Rapid Fire Book Reviews

Hi, I’m new on this site. I’m a writer on Hogwarts Legacy during the week, but today I thought I would share some quick thoughts I had on some sci-fi/fantasy books I read recently:

Axiom’s End, by Lindsay Ellis (novel, 2020) – I used to enjoy Lindsay Ellis’ Youtube videos, so I was excited when her book finally came out last June. Unfortunately, it is overwritten, self-indulgent, and tedious. I guess pointing out the sexism and faux-progressiveness of Disney reboots and writing stories are nonexclusive skills. One passage stands out in my mind as particularly irritating and overwrought: where the alien boyfriend makes the protagonist swallow a can of creamed corn. It went on for either five minutes or five hours, in the same way it’s hard to keep track of time when you’re being tortured. 

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Giants Series

The original three books of the five book Giants series are a pretty good read. Unfortunately, the time lag between book three and four (ten years), and then the even greater lag between book four and five (fourteen years), make those last two books seem detached from the original trilogy. 

I purchased the books as ebooks, and they come as “The Two Moons ( Inherit the Stars and The Gentle Giants of Ganymede), The Two Worlds (Giant’s Star and Entoverse), and then the third/fifth is Mission to Minerva
Confusing when I went to buy. “Get all 3 books in this 5 book series!”

The first two books ( Inherit the Stars and The Gentle Giants of Ganymede) are the most enjoyable, as they are kind of told as scientific mysteries. Inherit the Stars, published in 1977, has this description: 

The man on the moon was dead. They called him Charlie. He had big eyes, abundant body hair, and fairly long nostrils. His skeletal body was found clad in a bright red spacesuit, hidden in a rocky grave. They didn’t know who he was, how he got there, or what had killed him. All they knew was that his corpse was fifty thousand years old — and that meant this man had somehow lived long before he ever could have existed.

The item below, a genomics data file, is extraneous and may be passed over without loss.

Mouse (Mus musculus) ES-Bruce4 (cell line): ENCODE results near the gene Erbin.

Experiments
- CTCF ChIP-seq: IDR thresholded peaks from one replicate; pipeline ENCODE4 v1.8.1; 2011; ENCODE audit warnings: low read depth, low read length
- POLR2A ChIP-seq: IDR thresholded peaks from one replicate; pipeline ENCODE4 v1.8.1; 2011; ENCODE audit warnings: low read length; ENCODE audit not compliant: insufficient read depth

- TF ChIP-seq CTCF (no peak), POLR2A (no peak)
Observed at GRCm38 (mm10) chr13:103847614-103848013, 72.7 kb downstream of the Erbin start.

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Ready Player Two

Ernist Cline’s sequel to Ready Player One picks up 10 days after the end of the first book. The first quarter of the book seems determined to make sure we hate Wade (the original protagonist), and that we feel the crushing hopelessness of the near future that he lives in. Despite their billions upon billions of dollars, the four co-owners of Gregarious Simulation Systems (GSS) are unable to solve any of the real world issues facing Earth.

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Tenet (2020) – A Review

Tenet Poster

IMDB’s description:

Armed with only one word, Tenet, and fighting for the survival of the entire world, a Protagonist journeys through a twilight world of international espionage on a mission that will unfold in something beyond real time.

Tenet is a spy thriller, with a scifi / time travel? element intermixed. The movie opens with The Protagonist, played very well by John David Washington, having a mission go bad. After being presumed dead, he is tasked to a secret society to help save the world from an apocalypse. Everyone in this movie assumes ‘nuclear apocalypse’, but we aren’t so lucky. 

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